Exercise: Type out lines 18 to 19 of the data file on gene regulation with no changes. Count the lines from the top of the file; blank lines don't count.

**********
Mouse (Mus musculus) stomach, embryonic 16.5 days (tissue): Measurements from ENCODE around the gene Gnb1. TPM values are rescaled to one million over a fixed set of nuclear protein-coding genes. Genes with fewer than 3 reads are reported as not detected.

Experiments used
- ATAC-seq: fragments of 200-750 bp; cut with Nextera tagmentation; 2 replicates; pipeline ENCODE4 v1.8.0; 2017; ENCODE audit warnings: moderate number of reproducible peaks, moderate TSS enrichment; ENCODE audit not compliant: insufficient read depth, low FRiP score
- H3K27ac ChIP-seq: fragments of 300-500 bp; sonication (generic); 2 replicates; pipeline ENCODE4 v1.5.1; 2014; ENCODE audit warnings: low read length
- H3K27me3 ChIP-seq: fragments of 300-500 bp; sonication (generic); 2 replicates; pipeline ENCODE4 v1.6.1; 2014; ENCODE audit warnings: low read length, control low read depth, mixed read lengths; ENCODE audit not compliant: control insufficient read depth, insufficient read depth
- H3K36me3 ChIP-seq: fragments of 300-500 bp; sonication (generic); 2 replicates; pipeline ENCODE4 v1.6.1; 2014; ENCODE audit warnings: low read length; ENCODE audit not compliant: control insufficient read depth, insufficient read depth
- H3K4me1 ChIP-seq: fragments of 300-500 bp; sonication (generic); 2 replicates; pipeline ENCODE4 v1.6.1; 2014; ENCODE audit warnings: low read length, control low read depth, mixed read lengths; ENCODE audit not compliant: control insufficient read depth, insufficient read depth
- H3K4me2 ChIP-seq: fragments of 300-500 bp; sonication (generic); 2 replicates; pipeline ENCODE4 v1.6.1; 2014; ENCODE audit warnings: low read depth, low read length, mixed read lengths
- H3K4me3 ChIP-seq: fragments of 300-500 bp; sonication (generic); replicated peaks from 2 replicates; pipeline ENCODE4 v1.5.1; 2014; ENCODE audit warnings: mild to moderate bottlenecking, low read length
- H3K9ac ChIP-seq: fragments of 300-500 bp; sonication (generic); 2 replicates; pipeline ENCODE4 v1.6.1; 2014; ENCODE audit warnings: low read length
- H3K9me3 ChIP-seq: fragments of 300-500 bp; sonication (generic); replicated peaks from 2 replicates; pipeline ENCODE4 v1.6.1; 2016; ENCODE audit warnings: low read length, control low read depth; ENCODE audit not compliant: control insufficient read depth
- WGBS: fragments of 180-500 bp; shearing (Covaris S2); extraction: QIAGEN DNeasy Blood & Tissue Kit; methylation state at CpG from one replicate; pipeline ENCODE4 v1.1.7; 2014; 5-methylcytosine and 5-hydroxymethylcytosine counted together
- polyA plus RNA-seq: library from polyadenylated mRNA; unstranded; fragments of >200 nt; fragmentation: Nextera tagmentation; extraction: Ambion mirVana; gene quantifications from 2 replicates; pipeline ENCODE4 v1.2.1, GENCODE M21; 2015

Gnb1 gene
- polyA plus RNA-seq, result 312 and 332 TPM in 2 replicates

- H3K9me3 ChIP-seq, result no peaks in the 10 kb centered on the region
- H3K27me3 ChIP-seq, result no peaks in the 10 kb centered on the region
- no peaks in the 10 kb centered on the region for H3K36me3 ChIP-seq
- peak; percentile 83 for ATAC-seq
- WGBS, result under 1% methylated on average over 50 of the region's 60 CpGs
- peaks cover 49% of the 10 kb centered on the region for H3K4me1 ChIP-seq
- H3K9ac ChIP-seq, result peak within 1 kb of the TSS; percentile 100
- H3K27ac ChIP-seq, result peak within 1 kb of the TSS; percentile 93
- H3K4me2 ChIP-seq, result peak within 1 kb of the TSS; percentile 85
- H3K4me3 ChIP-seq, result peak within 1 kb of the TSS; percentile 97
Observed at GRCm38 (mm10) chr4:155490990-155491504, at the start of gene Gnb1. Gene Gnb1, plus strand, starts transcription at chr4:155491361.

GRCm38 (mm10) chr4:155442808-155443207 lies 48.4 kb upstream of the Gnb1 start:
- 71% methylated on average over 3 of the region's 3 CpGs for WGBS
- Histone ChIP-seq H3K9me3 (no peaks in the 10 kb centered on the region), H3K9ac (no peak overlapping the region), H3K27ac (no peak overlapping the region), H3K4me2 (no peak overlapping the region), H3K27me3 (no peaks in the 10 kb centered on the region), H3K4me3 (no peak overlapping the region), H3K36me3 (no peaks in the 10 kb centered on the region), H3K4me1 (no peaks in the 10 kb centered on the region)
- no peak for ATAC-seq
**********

- no peaks in the 10 kb centered on the region for H3K36me3 ChIP-seq
- peak; percentile 83 for ATAC-seq